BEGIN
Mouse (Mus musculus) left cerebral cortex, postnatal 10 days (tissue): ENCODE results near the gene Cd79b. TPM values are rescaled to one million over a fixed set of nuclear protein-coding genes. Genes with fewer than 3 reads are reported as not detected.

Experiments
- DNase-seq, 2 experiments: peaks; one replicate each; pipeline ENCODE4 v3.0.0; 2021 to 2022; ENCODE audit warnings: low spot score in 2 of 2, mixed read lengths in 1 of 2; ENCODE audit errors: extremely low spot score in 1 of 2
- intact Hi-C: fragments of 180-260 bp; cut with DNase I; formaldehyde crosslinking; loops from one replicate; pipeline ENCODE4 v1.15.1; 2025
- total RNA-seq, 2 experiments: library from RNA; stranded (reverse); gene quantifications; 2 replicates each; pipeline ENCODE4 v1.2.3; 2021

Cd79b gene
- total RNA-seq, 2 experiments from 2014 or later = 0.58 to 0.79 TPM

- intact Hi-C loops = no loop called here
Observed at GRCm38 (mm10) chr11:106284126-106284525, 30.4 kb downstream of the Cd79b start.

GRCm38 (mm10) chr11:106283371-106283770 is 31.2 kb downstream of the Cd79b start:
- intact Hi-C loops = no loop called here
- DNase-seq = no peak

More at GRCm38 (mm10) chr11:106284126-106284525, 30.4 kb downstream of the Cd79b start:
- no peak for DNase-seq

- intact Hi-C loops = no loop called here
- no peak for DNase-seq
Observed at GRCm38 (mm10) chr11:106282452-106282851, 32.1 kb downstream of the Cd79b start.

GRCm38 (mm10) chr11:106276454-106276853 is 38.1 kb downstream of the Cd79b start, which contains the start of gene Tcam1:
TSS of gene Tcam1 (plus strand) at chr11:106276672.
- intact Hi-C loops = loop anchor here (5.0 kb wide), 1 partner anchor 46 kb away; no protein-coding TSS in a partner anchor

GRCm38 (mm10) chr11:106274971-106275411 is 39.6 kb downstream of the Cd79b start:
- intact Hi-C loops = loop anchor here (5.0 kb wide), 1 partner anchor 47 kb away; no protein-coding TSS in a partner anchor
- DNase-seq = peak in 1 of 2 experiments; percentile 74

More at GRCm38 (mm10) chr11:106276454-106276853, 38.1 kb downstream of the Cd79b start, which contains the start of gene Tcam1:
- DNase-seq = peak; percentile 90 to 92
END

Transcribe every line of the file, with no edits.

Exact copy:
Mouse (Mus musculus) left cerebral cortex, postnatal 10 days (tissue): ENCODE results near the gene Cd79b. TPM values are rescaled to one million over a fixed set of nuclear protein-coding genes. Genes with fewer than 3 reads are reported as not detected.

Experiments
- DNase-seq, 2 experiments: peaks; one replicate each; pipeline ENCODE4 v3.0.0; 2021 to 2022; ENCODE audit warnings: low spot score in 2 of 2, mixed read lengths in 1 of 2; ENCODE audit errors: extremely low spot score in 1 of 2
- intact Hi-C: fragments of 180-260 bp; cut with DNase I; formaldehyde crosslinking; loops from one replicate; pipeline ENCODE4 v1.15.1; 2025
- total RNA-seq, 2 experiments: library from RNA; stranded (reverse); gene quantifications; 2 replicates each; pipeline ENCODE4 v1.2.3; 2021

Cd79b gene
- total RNA-seq, 2 experiments from 2014 or later = 0.58 to 0.79 TPM

- intact Hi-C loops = no loop called here
Observed at GRCm38 (mm10) chr11:106284126-106284525, 30.4 kb downstream of the Cd79b start.

GRCm38 (mm10) chr11:106283371-106283770 is 31.2 kb downstream of the Cd79b start:
- intact Hi-C loops = no loop called here
- DNase-seq = no peak

More at GRCm38 (mm10) chr11:106284126-106284525, 30.4 kb downstream of the Cd79b start:
- no peak for DNase-seq

- intact Hi-C loops = no loop called here
- no peak for DNase-seq
Observed at GRCm38 (mm10) chr11:106282452-106282851, 32.1 kb downstream of the Cd79b start.

GRCm38 (mm10) chr11:106276454-106276853 is 38.1 kb downstream of the Cd79b start, which contains the start of gene Tcam1:
TSS of gene Tcam1 (plus strand) at chr11:106276672.
- intact Hi-C loops = loop anchor here (5.0 kb wide), 1 partner anchor 46 kb away; no protein-coding TSS in a partner anchor

GRCm38 (mm10) chr11:106274971-106275411 is 39.6 kb downstream of the Cd79b start:
- intact Hi-C loops = loop anchor here (5.0 kb wide), 1 partner anchor 47 kb away; no protein-coding TSS in a partner anchor
- DNase-seq = peak in 1 of 2 experiments; percentile 74

More at GRCm38 (mm10) chr11:106276454-106276853, 38.1 kb downstream of the Cd79b start, which contains the start of gene Tcam1:
- DNase-seq = peak; percentile 90 to 92